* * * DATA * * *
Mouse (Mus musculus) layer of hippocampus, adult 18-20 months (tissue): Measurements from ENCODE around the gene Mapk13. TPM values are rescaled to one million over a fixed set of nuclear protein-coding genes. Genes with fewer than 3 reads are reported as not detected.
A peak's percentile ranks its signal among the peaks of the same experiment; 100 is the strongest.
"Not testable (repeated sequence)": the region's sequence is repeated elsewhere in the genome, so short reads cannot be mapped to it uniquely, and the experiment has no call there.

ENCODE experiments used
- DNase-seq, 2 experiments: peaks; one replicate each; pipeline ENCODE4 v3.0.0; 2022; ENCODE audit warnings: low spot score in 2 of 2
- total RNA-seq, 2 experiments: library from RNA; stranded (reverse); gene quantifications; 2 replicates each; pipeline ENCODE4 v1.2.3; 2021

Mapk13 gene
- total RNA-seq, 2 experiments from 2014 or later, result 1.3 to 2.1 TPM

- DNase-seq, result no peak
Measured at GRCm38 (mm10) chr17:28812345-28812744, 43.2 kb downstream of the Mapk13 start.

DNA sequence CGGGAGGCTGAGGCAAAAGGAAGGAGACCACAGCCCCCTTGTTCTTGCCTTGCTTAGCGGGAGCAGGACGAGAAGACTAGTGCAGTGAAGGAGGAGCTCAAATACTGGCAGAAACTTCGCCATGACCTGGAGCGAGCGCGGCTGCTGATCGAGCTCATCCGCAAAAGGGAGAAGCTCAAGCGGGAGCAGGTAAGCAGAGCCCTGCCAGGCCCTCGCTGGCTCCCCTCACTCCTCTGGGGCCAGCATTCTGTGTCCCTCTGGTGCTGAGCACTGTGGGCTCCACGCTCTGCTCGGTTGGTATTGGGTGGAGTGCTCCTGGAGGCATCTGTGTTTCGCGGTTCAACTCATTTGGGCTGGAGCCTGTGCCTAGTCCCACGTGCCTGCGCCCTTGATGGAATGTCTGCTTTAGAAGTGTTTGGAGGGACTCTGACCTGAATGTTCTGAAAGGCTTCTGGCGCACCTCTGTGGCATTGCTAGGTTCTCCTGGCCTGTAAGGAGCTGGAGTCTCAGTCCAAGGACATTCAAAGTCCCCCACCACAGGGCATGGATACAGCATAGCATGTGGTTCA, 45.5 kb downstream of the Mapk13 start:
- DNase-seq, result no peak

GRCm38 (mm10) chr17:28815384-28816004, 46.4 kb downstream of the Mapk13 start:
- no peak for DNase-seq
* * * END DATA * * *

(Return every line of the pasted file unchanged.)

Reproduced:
Mouse (Mus musculus) layer of hippocampus, adult 18-20 months (tissue): Measurements from ENCODE around the gene Mapk13. TPM values are rescaled to one million over a fixed set of nuclear protein-coding genes. Genes with fewer than 3 reads are reported as not detected.
A peak's percentile ranks its signal among the peaks of the same experiment; 100 is the strongest.
"Not testable (repeated sequence)": the region's sequence is repeated elsewhere in the genome, so short reads cannot be mapped to it uniquely, and the experiment has no call there.

ENCODE experiments used
- DNase-seq, 2 experiments: peaks; one replicate each; pipeline ENCODE4 v3.0.0; 2022; ENCODE audit warnings: low spot score in 2 of 2
- total RNA-seq, 2 experiments: library from RNA; stranded (reverse); gene quantifications; 2 replicates each; pipeline ENCODE4 v1.2.3; 2021

Mapk13 gene
- total RNA-seq, 2 experiments from 2014 or later, result 1.3 to 2.1 TPM

- DNase-seq, result no peak
Measured at GRCm38 (mm10) chr17:28812345-28812744, 43.2 kb downstream of the Mapk13 start.

DNA sequence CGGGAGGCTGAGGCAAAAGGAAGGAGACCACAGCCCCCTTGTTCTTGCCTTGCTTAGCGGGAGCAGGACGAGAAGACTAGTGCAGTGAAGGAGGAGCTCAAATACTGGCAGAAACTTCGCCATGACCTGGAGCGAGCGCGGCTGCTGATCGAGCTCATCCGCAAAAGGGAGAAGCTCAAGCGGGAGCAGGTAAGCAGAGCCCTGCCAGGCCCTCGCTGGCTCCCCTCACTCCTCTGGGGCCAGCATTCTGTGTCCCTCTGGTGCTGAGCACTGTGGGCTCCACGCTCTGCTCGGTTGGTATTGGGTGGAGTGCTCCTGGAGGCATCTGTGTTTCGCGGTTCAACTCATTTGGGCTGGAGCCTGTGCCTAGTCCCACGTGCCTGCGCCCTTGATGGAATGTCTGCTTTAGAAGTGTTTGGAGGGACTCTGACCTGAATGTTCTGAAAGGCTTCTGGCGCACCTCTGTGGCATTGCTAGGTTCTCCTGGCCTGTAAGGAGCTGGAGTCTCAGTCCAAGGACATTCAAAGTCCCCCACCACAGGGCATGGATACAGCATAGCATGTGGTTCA, 45.5 kb downstream of the Mapk13 start:
- DNase-seq, result no peak

GRCm38 (mm10) chr17:28815384-28816004, 46.4 kb downstream of the Mapk13 start:
- no peak for DNase-seq